I've been a little behind lately in regards to writing here, so I'm going to try to get back on track. I'm going to make my return on writing out my thoughts on the new The Evil Dead remake, which I saw on opening day. Evil Dead does what a good remake should do, which is take the basic components of the original- in this case a an abandoned cabin, five college students and a book that unleashes demons which possess those around them- and finds a new angle from which to approach it. The original The Evil Dead launched the career of director Sam Raimi, who would go on to direct of the biggest Super hero films of the the last decade with the Spider-Man Trilogy, and part of The Evil Dead's success was the personality that Raimi injected in to the film. While I'm not ready to call this new film's director, Fede Alvarez, the next Sam Raimi, he brings his own sense of style and tone to this film, never falling in to the trap of trying too hard to be Raimi. The new film is raw and brutal- don't go in expecting the slapstick humour of The Evil Dead's two sequels, Evil Dead II and Army of Darkness. It's more in line with the straightforward, go for the throat approach of the original. But even saying that undersells the gruesomeness and near humourlessness of this new film, which makes the gore of the original film seem tame by comparison. This film is definitely not for the faint of heart, but it gets the job done and I think it offers Evil Dead fans what they want in an update of the classic original.

The film focuses on the character of Mia (Jane Levy), whose four friends, Eric (Lou Taylor Pucci), Olivia (Jessica Lucas), Natalie (Elizabeth Blackmore), and Mia's brother David (Shiloh Fernandez) take Mia to an abandoned cabin in the woods in order to put her through drug detox. And of course, Eric finds and reads from the a book in the basement, unleashing human possessing demons, one which attaches itself to Mia. All that fun stuff. I liked the drug detox take on the cabin in the woods setup since in other cabin movies, including the original film, the reason the main characters come to the cabin is to have a party. Here, the film establishes a dark reality that's present even before the really horrific stuff begins to happen. Combining the supernatural horror with the real life horror of a drug addict going cold turkey, while it can be argued makes the film one note, for me, raised the tension quite a bit.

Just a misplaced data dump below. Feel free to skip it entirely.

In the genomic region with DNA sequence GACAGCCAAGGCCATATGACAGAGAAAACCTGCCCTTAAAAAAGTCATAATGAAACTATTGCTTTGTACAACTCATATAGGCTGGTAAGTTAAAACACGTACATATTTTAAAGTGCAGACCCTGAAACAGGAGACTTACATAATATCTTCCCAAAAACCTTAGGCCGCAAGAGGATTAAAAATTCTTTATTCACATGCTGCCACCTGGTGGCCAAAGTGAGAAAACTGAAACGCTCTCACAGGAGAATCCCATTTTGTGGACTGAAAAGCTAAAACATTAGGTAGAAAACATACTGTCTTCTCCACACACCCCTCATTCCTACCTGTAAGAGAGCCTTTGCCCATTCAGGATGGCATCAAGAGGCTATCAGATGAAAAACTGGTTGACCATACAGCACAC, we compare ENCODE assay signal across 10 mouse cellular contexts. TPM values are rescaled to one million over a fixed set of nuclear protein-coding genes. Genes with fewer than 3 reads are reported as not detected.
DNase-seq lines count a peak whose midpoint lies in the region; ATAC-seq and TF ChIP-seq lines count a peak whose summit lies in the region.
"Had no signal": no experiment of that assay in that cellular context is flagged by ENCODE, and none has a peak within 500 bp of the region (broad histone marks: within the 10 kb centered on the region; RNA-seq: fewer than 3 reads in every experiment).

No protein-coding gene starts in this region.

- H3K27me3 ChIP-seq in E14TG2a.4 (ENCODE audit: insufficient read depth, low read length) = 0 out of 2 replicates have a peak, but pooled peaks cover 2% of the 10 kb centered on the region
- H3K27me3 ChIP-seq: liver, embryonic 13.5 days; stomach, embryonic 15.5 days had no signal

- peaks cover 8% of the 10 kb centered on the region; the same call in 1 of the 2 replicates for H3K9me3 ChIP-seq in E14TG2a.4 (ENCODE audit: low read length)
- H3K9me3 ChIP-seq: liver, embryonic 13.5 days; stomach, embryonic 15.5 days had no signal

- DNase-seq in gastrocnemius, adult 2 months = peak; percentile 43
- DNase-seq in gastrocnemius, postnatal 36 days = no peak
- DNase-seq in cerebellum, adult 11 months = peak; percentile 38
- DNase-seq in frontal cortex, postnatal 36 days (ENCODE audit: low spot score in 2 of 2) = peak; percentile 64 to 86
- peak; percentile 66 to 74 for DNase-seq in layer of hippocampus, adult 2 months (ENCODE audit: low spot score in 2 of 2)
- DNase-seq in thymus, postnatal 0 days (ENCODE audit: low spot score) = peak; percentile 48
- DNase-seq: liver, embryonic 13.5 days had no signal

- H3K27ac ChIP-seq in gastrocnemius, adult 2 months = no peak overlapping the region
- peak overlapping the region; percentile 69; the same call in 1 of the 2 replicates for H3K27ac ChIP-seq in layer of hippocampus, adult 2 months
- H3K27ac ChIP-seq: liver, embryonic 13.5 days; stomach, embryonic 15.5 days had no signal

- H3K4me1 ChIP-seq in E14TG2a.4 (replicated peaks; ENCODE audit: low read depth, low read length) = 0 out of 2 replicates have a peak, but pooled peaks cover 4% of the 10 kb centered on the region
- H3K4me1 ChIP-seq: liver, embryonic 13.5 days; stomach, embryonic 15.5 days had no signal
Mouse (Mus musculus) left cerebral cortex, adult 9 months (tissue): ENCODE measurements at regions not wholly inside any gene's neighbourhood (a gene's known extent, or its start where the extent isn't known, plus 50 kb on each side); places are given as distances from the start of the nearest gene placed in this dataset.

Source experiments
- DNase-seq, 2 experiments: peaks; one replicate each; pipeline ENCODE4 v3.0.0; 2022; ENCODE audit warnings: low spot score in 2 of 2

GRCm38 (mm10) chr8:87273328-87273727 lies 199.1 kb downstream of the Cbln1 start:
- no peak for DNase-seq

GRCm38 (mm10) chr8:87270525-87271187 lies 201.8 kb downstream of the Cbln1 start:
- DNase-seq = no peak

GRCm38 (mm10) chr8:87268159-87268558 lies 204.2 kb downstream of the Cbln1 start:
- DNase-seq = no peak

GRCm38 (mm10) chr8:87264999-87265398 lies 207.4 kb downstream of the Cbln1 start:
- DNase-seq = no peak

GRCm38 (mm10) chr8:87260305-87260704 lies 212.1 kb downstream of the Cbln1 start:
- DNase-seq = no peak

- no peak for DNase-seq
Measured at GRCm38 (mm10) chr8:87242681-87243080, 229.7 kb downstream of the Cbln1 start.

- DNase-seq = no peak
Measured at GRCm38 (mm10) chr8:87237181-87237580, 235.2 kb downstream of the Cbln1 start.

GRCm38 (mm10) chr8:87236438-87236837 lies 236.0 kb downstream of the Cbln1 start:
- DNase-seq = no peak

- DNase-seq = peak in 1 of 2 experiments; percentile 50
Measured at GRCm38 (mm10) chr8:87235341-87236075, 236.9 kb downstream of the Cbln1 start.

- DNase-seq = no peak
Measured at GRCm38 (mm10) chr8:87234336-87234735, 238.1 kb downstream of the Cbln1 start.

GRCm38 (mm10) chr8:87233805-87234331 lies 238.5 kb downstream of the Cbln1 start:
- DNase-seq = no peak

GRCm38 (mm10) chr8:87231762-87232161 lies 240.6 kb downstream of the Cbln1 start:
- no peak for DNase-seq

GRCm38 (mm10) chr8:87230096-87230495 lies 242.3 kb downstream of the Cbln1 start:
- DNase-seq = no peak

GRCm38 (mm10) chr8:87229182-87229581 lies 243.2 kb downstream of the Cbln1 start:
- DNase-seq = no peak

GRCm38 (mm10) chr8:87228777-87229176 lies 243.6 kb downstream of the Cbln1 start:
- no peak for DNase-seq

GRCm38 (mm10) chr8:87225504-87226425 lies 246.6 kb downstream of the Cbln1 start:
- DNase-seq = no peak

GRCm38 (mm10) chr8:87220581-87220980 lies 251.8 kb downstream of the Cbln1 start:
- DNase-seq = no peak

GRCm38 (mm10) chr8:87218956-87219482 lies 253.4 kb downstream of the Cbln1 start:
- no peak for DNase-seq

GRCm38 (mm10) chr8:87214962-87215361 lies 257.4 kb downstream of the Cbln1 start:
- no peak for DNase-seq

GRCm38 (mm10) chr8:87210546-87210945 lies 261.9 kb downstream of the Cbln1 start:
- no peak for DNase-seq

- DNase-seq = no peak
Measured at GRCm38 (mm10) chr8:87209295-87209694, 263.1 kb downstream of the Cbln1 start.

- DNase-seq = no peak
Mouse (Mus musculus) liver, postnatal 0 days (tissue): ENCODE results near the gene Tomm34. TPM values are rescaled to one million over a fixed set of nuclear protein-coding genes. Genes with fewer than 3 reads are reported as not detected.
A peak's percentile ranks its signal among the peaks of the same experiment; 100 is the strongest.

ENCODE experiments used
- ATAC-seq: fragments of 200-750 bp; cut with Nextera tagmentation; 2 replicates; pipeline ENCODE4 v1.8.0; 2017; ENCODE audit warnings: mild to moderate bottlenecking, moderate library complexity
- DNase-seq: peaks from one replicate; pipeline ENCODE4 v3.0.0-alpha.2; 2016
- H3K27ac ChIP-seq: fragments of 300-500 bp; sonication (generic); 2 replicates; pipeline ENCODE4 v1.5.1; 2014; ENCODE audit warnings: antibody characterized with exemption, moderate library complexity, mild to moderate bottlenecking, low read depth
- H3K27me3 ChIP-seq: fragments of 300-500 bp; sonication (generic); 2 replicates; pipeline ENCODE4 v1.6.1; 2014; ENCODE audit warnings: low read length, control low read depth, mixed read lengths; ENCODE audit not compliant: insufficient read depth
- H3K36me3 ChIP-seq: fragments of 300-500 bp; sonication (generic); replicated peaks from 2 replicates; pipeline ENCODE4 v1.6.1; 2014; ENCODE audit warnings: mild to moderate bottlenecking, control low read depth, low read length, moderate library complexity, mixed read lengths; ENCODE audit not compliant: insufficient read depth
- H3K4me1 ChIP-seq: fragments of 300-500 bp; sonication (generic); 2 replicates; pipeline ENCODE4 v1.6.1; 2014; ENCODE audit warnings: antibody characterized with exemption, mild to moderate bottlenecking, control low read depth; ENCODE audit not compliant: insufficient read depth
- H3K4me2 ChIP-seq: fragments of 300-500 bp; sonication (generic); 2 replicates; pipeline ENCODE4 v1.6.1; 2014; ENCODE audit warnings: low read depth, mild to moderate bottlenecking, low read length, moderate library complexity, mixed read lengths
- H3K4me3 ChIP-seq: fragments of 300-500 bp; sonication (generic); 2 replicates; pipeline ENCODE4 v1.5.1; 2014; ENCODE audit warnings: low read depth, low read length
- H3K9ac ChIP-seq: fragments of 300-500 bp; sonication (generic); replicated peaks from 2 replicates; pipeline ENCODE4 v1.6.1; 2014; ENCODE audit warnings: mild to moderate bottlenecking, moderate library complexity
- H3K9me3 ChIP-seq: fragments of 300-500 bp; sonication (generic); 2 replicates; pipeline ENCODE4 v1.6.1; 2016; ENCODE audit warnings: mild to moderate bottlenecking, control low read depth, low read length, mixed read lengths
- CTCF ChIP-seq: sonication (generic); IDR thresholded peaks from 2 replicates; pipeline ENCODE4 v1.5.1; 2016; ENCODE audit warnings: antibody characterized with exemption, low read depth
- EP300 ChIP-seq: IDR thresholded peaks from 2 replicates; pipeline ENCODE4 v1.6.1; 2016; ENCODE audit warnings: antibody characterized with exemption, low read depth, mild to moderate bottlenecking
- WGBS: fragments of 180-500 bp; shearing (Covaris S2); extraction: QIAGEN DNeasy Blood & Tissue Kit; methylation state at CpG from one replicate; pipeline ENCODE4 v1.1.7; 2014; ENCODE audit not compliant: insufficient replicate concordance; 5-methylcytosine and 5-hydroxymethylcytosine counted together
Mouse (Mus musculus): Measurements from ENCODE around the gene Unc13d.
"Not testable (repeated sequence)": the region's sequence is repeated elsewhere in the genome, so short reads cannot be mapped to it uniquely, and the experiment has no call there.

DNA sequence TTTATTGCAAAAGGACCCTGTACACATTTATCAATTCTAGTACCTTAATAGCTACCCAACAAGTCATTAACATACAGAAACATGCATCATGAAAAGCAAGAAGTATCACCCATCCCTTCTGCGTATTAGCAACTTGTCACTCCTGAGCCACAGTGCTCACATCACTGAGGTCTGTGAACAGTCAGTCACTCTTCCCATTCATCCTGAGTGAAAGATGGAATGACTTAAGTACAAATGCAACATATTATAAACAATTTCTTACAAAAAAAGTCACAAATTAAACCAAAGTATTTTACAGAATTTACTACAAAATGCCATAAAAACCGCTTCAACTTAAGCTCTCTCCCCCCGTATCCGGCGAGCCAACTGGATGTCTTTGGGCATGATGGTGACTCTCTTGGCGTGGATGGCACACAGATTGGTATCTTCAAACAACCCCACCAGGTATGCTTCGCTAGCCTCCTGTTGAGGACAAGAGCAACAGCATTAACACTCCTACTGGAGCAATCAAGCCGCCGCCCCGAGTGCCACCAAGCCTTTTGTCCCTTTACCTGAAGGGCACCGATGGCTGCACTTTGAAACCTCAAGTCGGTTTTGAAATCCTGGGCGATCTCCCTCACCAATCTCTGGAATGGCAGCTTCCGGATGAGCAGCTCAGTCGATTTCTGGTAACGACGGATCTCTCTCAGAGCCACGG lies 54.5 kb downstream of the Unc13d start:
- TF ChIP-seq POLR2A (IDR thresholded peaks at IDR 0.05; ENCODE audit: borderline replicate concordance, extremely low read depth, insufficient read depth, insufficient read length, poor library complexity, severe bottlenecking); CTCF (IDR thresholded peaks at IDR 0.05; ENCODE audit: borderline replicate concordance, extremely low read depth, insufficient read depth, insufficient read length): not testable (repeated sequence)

I also think it makes Mia's possession a metaphorical representation of her drug withdrawal. This is emphasized verbally when at first the others think Mia is going through a panic attack. She burns herself in the shower (the demons get off on inflicting pain on themseves in this version) and they think it's her way of getting them to take her away from the cabin. Like The Exorcist this is a film where people try to rationalize the horrific things happening, even though the situation reaches a point where no rational explanation can suffice.  

Levy gives a real star making performace in this film. Levy, most known for her work on the sitcom Suburgatory, gives a much darker performance here, convincingly playing a young woman who has reached the point where she can't survive without drugs, an unadulterated evil demon, and finally a woman who becomes a real badass in the face of evil. I was surprised that the film did strive for dramatic weight regarding Mia's situation and her relationship with David.  That's why I wish there was little more development for the characters- the film seems to be leaning towards fleshing these people out but doesn't go all the way. In regards to the other females, Olivia and Natalie, they seem underwritten. I liked Eric but he also felt he needed a little more focus. Mia and David definitely feel like they're the heart of the film. I also admit that despite wanting a little more development for the other characters, I did feel for them during some crucial moments.